Tumor ablation is an image-guided, minimally invasive treatment used to destroy cancer cells. In tumor ablation, a physician inserts a specially equipped needle (probe) into the tumor or tumors guided by computed tomography (CT). Once the probe is in place, energy is transmitted through it and into the tumor.

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Tumor Ablation: Microwave

In which radio waves heat the probe to kill the cancer cells.

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Percutaneous Ethanol Injection

Percutaneous ethanol injection uses ethanol, a type of alcohol, to destroy cancer cells. The physician guides the ethanol directly into the tumor using ultrasound. Generally, this procedure only requires local anesthesia. If the patient has multiple tumors, it may require general anesthesia.

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Transarterial Chemoembolization (TACE)

TACE injects chemotherapy coated beads directly into a tumor while also blocking off its blood supply. This allows a high dose of chemotherapy drugs to concentrate at the tumor site for a longer period of time while having little effect on the rest of the body.

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Radioembolization inserts radioactive beads into the artery to deliver a small dose of radiation directly to the tumor(s).

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Targeted Therapy

Targeted therapy is a type of cancer treatment that uses drugs or other substances to precisely identify and attack cancer cells. Usually, targeted therapy does less damage to normal cells than other cancer treatments.

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Chemotherapy is a medication or combination of medications used to treat cancer. Chemotherapy can be given orally (as a pill) or injected intravenously (IV).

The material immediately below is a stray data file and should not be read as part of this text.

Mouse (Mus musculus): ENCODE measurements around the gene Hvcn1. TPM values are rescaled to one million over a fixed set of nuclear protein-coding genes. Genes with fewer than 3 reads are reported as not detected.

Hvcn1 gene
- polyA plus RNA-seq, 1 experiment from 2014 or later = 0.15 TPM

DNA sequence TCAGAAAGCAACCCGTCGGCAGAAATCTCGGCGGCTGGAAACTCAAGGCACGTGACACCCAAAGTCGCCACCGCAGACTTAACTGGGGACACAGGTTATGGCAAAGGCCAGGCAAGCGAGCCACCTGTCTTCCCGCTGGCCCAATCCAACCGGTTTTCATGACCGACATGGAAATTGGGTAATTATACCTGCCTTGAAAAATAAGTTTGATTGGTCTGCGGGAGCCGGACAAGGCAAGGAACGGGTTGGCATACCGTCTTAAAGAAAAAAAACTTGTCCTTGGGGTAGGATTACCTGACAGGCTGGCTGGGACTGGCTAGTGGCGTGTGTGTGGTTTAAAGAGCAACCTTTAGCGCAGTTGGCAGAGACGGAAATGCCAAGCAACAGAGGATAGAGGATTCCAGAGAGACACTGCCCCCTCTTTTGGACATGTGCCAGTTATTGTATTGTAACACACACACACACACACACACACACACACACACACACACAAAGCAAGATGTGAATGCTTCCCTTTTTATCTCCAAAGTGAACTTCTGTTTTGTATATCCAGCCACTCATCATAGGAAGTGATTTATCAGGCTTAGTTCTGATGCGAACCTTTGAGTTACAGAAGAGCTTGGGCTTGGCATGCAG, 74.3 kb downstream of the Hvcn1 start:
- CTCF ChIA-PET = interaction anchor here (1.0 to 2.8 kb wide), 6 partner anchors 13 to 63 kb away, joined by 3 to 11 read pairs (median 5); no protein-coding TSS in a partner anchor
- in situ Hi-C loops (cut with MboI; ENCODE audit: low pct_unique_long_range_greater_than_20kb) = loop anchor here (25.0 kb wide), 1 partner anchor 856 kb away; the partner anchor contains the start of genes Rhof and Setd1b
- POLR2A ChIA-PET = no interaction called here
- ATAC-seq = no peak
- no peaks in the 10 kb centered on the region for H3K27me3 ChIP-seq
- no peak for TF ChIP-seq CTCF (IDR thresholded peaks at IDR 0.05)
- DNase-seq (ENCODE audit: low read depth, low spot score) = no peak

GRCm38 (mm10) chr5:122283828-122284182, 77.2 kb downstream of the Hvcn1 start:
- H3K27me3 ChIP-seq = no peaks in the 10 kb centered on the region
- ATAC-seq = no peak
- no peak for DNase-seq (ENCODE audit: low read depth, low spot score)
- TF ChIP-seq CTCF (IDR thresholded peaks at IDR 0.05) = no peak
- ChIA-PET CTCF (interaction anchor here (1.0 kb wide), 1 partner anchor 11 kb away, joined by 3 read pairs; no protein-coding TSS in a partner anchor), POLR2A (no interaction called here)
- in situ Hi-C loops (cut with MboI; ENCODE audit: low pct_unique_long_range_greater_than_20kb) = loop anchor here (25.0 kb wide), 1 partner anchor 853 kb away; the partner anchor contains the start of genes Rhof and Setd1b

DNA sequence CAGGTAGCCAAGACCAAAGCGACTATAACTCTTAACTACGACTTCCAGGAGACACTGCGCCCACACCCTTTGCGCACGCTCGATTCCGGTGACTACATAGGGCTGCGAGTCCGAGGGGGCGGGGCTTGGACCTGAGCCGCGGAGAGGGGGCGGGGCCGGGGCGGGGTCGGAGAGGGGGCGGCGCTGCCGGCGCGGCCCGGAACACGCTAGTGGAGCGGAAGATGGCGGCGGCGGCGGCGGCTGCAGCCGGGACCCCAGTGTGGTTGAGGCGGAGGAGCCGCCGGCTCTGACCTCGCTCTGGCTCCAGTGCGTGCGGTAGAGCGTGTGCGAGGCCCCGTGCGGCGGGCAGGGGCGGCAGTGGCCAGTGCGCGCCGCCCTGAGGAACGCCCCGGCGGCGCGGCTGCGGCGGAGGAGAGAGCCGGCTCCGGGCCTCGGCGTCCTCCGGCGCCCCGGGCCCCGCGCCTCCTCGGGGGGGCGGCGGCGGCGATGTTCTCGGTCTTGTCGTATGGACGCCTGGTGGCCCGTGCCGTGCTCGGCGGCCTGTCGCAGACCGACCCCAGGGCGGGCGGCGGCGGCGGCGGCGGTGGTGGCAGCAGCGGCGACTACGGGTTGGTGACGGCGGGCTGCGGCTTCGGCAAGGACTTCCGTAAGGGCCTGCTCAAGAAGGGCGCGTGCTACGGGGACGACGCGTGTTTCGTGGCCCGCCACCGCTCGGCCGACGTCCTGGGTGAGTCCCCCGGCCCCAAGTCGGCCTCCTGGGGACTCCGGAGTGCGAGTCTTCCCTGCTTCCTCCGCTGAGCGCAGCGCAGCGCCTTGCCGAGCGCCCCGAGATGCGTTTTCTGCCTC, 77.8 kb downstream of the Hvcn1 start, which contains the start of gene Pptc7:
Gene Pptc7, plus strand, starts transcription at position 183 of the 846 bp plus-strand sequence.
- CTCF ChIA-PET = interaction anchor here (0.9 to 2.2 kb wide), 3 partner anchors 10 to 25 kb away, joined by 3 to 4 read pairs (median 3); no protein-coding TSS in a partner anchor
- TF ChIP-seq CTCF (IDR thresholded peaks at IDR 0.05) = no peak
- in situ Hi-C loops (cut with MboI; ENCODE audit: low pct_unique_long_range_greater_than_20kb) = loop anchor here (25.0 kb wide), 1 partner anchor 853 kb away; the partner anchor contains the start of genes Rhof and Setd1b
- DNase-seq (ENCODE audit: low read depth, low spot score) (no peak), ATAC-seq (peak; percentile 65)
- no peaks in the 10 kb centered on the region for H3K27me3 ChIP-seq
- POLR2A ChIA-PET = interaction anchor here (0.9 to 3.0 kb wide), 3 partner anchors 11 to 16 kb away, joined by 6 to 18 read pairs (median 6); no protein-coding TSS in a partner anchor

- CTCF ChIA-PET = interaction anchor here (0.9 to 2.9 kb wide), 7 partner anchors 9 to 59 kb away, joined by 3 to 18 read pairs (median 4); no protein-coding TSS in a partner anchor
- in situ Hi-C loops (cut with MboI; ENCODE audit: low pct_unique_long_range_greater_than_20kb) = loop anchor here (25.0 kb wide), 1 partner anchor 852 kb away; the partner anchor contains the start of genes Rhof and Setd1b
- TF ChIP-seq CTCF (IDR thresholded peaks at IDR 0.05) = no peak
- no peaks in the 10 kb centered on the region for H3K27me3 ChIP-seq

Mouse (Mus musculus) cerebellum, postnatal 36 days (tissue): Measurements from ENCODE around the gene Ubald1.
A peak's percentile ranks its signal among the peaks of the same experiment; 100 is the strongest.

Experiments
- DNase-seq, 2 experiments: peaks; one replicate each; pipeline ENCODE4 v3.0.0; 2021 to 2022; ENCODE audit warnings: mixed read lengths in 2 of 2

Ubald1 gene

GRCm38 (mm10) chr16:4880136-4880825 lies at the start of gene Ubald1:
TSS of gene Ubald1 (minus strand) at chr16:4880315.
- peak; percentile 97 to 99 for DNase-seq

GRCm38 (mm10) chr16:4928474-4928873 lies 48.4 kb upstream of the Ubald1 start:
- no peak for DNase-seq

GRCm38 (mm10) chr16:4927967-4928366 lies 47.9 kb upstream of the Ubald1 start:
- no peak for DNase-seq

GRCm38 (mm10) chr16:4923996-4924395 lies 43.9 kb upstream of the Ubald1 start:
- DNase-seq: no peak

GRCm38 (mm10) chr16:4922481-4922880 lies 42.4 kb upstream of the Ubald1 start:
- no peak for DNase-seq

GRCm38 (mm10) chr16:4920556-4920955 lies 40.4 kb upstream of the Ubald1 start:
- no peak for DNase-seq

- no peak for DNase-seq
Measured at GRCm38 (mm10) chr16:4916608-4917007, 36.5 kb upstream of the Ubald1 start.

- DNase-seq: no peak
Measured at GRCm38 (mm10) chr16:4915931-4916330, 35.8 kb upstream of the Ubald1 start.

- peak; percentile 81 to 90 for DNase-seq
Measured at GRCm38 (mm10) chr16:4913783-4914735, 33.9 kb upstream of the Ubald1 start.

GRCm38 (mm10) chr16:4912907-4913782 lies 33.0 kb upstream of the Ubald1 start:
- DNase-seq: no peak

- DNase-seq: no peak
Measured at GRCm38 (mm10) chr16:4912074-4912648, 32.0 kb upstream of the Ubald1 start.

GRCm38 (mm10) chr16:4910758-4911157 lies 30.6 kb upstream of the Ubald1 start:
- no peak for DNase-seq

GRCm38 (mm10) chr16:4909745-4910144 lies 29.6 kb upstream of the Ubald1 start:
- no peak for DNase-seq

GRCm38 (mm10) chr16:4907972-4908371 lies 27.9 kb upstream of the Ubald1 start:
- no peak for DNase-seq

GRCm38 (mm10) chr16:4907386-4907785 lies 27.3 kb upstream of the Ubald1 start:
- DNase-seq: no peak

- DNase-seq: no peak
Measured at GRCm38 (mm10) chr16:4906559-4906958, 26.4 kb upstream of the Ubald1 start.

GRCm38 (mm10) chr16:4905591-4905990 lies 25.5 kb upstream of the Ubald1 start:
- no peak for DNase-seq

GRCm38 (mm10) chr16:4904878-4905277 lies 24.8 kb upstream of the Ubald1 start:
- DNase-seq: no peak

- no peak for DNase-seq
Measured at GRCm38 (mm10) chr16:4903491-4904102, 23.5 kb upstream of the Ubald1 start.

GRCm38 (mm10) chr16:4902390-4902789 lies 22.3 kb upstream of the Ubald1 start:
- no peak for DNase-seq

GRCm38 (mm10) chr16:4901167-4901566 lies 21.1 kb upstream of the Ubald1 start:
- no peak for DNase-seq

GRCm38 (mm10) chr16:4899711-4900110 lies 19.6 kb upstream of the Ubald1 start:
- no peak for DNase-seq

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Radiation Therapy

Radiation uses special equipment to deliver high-energy particles, such as x-rays, gamma rays, electron beams or protons, to kill or damage cancer cells. Radiation (also called radiotherapy, irradiation, or x-ray therapy) can be delivered internally through seed implantation or externally using linear accelerators (called external beam radiotherapy, or EBRT).

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CyberKnife delivers highly targeted beams of radiation directly into tumors, in a pain-free, non-surgical way. Guided by specialized imaging software, we can track and continually adjust treatment at any point in the body, and without the need for the head frames and other equipment that are needed for some other forms of radiosurgery.

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External Beam Radiation Therapy

External beam radiation therapy is one of the most common types of radiation for cancer treatment. Radiation comes from a machine outside the body and delivers radiation to a specific location inside the body.

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Stereotactic Body Radiation Therapy

Stereotactic body radiation therapy directs multiple beams of energy at the tumor from different angles. The radiation oncologist is able to deliver higher doses of radiation to the tumor and minimize damage to surrounding healthy tissue.

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Diagnostics and Tests

Liver cancer can be difficult to diagnose early, as symptoms frequently do not develop until the later stages of the disease. Patients experiencing any of the symptoms of liver cancer, or those who have cirrhosis and notice it getting unexpectedly worse, should see their physician.

Gastroenterology/Hepatobiliary Tumor Board

The results of the diagnostic tests are discussed at the Gastroenterology/Hepatobiliary Tumor Board. During this weekly meeting, the entire multidisciplinary team comes together to discuss new cases and develop individualized treatment plans for each patient.

Physical Exam for Liver Cancer

The physician feels the abdomen for any unusual lumps or changes in the sizes and shapes of the liver, spleen, and surrounding organs. The physician also checks the abdomen for an abnormal buildup of fluid called ascites. He or she may also examine the skin and eyes for jaundice (a condition which may cause them to take on a yellowish appearance).